If you want inspiration to ignite your own creativity, whether it be dance, choreography, playing an instrument, musical composition, singing, sculpture, painting, drawing, videography, photography, acting, fabric arts, or writing, the digital photo album below, of 130 Asian-Canadian artists might be the right source.
You will be introduced to artists from around the country, although a few were caught isolating far away from their homes in Canada. Each portrait has a website or Instagram link and most also include a quote. You will learn about their work and about how their creativity was affected during the lockdown. Some found their creativity stifled; overcome by the pressures of isolation, loss and grief, and the added responsibilities of working from home and/or 24/7 childcare.
For example, dancers living in small apartments couldn’t move freely, especially if they were concerned about bothering their downstairs neighbours with thumps on the floors. Painters and sculptors had limited access to supplies because of supply chain delays. Many had their performances cancelled and saw severe drops in their income. These are different but similar issues people the world over faced.
But there were hopeful responses too. Some found inspiration through virtual connections and collaboration. Many became more reflective about their art; some re-evaluated their overall goals in life. A number of male artists noted their joy in spending more time in child rearing. There was a lot of reading. There was self-care; long walks and being in nature. A number of people used the time to help others by making and donating face masks or by performing on-line for free.
Some found new virtual opportunities, whether in work as voice actors or creating a home studio, practicing or learning new skills, or teaching others.
You might even find someone who can teach you a new artistic practice!
The photos were taken remotely by Kiran Ambwani, a professional documentary and portrait photographer based in Montreal.
“Passionate about people, the spaces they create and inhabit, their lifestyle, and the arts, … Kiran’s images reflect a sensitivity shaped by her background in anthropology and environmental studies, and her numerous travels. Driven by a curiosity for the problematics encountered by marginalized populations, Kiran has explored, among others, the lives of Tibetan monks in exile in south India, the survivors of child trafficking in Mumbai & Kathmandu, the inhabitants of Mumbai’s slums, and post-disaster relief efforts in Nepal, Ecuador and Haiti.”
You can read more about Kiran’s varied and humanistic work on her website.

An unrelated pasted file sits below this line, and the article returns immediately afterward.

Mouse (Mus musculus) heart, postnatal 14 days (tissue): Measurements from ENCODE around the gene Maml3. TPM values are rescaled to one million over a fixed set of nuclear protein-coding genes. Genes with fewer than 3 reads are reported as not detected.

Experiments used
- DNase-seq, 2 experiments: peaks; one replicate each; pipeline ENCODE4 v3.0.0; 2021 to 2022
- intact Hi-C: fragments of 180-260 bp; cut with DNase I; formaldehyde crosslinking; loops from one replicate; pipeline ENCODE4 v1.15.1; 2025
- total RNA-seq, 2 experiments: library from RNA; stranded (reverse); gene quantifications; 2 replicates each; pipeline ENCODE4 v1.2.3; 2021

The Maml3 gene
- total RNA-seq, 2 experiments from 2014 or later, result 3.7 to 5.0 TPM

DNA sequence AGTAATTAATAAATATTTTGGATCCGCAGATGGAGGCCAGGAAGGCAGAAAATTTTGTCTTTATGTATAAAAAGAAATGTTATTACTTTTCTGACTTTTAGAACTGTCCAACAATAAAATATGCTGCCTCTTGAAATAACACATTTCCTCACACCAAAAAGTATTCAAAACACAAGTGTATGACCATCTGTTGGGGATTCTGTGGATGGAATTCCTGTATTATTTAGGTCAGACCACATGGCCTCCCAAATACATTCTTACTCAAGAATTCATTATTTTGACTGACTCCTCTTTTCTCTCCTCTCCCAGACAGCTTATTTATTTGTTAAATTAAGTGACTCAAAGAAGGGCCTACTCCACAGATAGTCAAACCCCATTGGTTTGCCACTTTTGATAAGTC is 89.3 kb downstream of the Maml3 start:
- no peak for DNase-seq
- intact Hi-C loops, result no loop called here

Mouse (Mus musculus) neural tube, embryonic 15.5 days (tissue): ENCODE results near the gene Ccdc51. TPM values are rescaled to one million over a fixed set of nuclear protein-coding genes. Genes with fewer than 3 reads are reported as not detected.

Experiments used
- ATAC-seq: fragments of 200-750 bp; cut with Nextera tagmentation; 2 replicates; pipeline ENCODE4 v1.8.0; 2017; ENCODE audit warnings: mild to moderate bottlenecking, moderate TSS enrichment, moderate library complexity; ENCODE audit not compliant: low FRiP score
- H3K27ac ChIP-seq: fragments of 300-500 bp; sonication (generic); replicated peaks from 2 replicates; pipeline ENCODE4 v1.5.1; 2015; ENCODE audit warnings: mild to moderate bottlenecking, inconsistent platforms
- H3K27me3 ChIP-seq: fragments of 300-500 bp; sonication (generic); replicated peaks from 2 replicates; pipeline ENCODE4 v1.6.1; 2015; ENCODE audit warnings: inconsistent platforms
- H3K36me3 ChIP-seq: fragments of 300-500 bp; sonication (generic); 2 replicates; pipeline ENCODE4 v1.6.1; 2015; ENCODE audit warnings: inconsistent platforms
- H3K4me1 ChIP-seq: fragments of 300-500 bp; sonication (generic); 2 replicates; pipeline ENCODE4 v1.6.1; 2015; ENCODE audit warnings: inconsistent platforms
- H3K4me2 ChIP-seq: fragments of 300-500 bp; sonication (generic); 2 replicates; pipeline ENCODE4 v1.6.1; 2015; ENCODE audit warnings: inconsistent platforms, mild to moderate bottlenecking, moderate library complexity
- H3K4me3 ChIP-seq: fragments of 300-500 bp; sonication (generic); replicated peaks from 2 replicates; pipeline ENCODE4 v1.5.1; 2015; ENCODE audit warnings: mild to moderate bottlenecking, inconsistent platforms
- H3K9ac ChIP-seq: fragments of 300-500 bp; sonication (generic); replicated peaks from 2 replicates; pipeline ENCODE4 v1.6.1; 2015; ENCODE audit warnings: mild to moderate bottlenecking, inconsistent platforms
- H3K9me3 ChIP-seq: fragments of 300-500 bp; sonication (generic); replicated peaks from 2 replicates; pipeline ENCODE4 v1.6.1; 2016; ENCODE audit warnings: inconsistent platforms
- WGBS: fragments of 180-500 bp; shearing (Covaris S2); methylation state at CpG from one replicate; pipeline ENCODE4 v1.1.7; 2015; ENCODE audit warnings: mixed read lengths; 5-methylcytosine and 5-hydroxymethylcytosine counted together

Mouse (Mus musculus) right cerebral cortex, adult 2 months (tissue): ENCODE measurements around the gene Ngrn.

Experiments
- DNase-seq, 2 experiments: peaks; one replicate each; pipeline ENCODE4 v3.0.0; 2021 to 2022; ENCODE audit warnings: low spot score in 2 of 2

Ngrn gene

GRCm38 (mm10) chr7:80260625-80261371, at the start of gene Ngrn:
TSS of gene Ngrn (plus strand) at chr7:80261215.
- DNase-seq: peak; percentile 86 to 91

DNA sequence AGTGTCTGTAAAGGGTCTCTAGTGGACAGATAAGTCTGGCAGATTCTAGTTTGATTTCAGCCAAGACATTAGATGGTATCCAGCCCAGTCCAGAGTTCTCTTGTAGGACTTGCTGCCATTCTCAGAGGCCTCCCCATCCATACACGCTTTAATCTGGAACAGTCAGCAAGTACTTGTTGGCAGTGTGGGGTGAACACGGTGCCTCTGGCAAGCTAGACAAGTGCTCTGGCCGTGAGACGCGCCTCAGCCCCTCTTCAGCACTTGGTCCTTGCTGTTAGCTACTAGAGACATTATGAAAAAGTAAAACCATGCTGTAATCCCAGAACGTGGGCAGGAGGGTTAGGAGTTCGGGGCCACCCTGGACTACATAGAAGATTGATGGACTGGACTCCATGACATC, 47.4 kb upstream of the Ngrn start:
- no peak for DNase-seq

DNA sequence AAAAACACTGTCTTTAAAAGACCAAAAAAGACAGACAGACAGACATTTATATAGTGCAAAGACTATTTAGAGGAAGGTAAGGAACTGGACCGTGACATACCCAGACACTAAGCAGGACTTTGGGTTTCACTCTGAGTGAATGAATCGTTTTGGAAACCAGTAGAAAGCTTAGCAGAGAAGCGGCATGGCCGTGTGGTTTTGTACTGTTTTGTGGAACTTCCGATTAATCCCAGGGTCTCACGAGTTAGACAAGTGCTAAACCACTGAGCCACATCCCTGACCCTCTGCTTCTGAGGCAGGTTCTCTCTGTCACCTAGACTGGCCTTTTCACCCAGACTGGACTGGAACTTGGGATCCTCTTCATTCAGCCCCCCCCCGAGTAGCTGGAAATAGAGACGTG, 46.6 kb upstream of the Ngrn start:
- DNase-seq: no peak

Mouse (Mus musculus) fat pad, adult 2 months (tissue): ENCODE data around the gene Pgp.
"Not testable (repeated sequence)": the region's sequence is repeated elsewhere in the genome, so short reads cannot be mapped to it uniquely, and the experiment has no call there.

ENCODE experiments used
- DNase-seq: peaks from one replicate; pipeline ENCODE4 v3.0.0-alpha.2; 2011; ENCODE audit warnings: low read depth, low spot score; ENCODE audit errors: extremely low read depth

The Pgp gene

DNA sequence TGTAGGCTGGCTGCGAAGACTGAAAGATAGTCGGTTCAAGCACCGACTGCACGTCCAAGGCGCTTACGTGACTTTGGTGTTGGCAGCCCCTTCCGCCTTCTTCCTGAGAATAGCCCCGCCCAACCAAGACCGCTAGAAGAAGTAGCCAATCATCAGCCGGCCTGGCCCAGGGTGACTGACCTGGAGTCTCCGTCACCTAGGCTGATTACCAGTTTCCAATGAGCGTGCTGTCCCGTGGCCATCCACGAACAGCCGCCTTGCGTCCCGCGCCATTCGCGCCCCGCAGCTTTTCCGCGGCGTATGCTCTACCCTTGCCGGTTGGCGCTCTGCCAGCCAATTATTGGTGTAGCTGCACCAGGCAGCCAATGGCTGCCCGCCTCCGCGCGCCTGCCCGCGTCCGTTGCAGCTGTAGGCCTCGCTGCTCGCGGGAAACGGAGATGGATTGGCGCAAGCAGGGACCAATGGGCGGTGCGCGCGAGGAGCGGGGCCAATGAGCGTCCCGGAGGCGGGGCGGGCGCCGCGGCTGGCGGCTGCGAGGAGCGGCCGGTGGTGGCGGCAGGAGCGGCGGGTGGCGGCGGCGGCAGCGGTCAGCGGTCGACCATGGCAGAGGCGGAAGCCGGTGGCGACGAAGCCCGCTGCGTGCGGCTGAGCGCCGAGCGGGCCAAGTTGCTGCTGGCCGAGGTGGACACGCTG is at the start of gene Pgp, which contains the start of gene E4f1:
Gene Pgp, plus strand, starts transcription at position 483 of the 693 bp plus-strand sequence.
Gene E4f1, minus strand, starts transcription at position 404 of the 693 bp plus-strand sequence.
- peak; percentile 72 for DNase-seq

I met Kiran at a virtual National Asian Heritage Month Symposium in the fall of 2020. Kiran took my portrait, featured above, via a Zoom call on my laptop. It is a bit fuzzy because the wifi signal outside my house was weak and I had to stand still for a long exposure.
I wanted the photo to show all the things I was doing during the pandemic. I was walking a lot; the photo captured the outdoors. I was teaching karate over Zoom; thus I wore a Gi. I was kitting and starting to write again after a hiatus; a pen and knitting needles held in one hand. I was learning to bake bread and pies; a pastry blender and cookbook in the other hand. I also wore one of my hand-beaded facemasks – most of which I have given away.
Because of the rise in incidents of anti-Asian hate, Kiran also wanted to know if individual artists had been targeted. As you will see, some artists did report such threatening experiences. While I was spared, a younger member of my family had been targeted at a bus stop in Victoria. In addition to our outrage that it happened at all, was the fact that this very obvious verbal abuse was not challenged by any of the many bystanders.
In an earlier post, I referred to this project that started during the pandemic and continues its campaign against anti-Asian racism.
There are resources for how to report incidents, how to heal from being harassed, and as importantly, how bystanders can more actively intervene.
Learning about one another’s culture, through sharing food, music, art, and stories is one way to build understanding, trust, and friendship. As restraints on social interaction have been lifted and severe illness and death from COVIC-19 have been reduced due to the availability of vaccines, you might have seen some of these artists once again performing at public celebrations for Asian Heritage Month such as those organized by exploreAsian in Vancouver and other major cities across Canada.
There is still time to check out ongoing events and educational resources.